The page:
• Men will grow muscle if they weight train.  It is primarily resistance training, NOT aerobic training that is responsible for muscle hypertrophy (growth).  You need look no further than the physique of an elite marathon runner as proof (High aerobic capacity but very very little muscle).  Any man who says they don’t want have well developed musculature is probably lying.  Resistance training will give a man that well built look and will make them feel more physically attractive and confident as well as appear that way to others.  Some people use the excuse that they don’t want really big muscles like bodybuilders to avoid resistance exercise, but the truth is they wouldn’t be able to look like that even if they tried.  You would have to train for many hours, several days a week to look like that, and more importantly you would need to be taking anabolic steroids!
  • Women will become more toned and slim.  Let me start by reassuring every woman that lifting weights will not give you big manly muscles.  The reason men’s muscles grow with resistance exercise is because they are responding to testosterone.  This is a predominantly male hormone, and women simply don’t have enough testosterone in their system to cause much muscle growth.  So however many weights you lift your muscles will never grow like your male counterparts.  Occasionally you will see women with muscles like men but they are likely supplementing with male hormones to achieve this.  Weight training will however tighten up your muscles and make you stronger which can result in you actually dropping a dress size without actually losing any weight!
  • More muscle means more weight loss.  Muscles require a constant supply of energy even when they are idle.  So if you increase your muscle mass through resistance training you will actually increase your resting metabolic rate resulting in easier weight loss or maintenance.  In effect putting on muscle means you burn more calories whilst sitting there doing nothing!  You can’t argue with that.
  • Increased bone density.  As we age our bones get weaker as they become less dense.  Resistance exercise actually results in us increasing our bone density and reducing the risk of suffering broken bones such as hips, spines and arms later on in life.  Aerobic exercise such as running or walking doesn’t achieve this and is of no use to bone health.  It is particularly important when we are young as this is when we have the greatest ability to increase our bone density.  Overweight people actually have a better bone density than average as they are carrying around more weight on a daily basis, so light individuals who think they don’t need to lift weights because they already look how they want to actually have more reason to.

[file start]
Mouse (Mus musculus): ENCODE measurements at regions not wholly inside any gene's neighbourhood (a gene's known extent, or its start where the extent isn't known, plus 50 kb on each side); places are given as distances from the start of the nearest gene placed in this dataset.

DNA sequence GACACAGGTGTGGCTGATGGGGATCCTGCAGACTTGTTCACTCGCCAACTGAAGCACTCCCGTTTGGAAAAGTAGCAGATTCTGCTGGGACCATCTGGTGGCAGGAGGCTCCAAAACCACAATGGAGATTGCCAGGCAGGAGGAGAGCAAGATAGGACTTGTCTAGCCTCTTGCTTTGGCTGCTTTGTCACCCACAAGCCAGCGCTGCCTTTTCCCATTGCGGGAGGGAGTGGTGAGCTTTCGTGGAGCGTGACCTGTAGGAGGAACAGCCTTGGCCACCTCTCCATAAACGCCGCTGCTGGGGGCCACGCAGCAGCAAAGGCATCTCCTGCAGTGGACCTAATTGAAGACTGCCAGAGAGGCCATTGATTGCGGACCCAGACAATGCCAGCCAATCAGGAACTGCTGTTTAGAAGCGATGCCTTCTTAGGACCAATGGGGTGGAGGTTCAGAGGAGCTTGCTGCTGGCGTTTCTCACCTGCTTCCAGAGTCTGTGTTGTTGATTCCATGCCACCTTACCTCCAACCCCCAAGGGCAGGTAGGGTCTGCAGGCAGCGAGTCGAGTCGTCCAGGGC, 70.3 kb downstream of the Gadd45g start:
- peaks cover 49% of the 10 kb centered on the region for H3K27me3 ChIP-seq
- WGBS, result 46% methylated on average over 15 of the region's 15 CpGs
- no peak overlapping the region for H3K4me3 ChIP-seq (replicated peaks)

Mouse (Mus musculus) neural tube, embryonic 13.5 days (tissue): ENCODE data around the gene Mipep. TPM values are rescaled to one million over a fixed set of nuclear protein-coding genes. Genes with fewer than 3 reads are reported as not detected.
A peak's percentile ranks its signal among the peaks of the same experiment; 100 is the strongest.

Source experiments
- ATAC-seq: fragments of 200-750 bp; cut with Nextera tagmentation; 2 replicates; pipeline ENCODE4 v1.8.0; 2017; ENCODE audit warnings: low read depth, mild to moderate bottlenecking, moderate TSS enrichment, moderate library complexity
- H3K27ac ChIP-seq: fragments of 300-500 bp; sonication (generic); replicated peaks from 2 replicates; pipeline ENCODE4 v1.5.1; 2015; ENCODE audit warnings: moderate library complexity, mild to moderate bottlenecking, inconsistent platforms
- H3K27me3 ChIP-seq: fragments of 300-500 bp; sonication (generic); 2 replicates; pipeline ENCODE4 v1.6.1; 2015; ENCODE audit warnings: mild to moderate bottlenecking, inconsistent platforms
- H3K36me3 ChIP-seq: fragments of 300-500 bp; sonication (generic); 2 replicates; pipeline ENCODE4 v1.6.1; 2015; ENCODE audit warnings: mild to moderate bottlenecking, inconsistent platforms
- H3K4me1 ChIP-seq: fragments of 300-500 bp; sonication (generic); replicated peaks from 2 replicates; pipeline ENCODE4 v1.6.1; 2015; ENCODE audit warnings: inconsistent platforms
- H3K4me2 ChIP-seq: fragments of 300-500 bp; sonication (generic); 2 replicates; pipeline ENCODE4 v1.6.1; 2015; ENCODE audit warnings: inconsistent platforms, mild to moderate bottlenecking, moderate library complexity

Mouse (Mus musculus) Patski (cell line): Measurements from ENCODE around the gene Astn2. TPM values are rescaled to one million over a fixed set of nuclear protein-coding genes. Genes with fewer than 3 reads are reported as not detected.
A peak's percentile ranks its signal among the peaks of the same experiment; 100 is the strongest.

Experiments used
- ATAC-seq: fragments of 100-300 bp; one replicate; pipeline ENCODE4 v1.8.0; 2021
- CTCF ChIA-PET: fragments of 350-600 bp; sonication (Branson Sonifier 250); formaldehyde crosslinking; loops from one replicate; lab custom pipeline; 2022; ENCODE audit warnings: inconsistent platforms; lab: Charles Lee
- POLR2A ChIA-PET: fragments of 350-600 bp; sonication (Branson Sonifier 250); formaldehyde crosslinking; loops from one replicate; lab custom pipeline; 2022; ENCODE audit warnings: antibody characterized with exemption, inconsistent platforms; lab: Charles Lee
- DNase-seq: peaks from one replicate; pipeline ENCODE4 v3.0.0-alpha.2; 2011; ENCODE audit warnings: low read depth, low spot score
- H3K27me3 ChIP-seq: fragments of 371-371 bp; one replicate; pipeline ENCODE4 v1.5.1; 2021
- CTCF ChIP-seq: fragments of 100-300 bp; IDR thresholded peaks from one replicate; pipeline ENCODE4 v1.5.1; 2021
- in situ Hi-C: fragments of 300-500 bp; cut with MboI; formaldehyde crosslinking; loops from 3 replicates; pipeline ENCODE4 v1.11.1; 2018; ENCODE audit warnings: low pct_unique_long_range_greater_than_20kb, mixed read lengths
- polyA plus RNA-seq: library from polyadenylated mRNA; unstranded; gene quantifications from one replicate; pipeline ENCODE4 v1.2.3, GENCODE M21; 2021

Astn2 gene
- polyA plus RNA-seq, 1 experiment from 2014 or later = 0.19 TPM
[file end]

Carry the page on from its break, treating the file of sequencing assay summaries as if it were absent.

So I hope that you now understand that resistance exercise is AS important as aerobic exercise for health, fitness and physical appearance.  When putting together an exercise program make sure you make sufficient time for each and you will reap the rewards, both now and in the future.  Next time you go into the gym, wander over to the weights section and try a few of the machines (they often have instructions on each one) and as you improve and gain in confidence move onto the free weights.  Whatever you do don’t be intimidated by the people you see in that section.  They once started in the same position as you and everyone has the same right to be using the gym’s equipment.  If you are new to weight training don’t worry about specific plans for the moment; I will go into these in time, but just try things out and get comfortable lifting weights.

About Murtaza Ahmed MD

Dr Murtaza Ahmed is a General Practitioner sub-specializing in the field of Sports, Exercise and Nutritional Medicine. He graduated from The University of Nottingham, England, and in addition to his medical qualification he holds a Masters in Sports and Exercise Medicine (MSc), Bachelor of Medical Sciences (BMedSci) and Membership of the Royal College of Physicians (MRCP London).
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7 Responses to Resistance Training

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  7. Hypertrophy says:

    I persuaded my girlfriend to take up heavy weight lifting alongside a keto diet and she ended up with an amazing body composition after a few months. It annoys me how women are scared away from lifting heavy weights, or are told such myths as Spot Reduction or that women should only do high rep ranges to limit muscle growth (the irony!).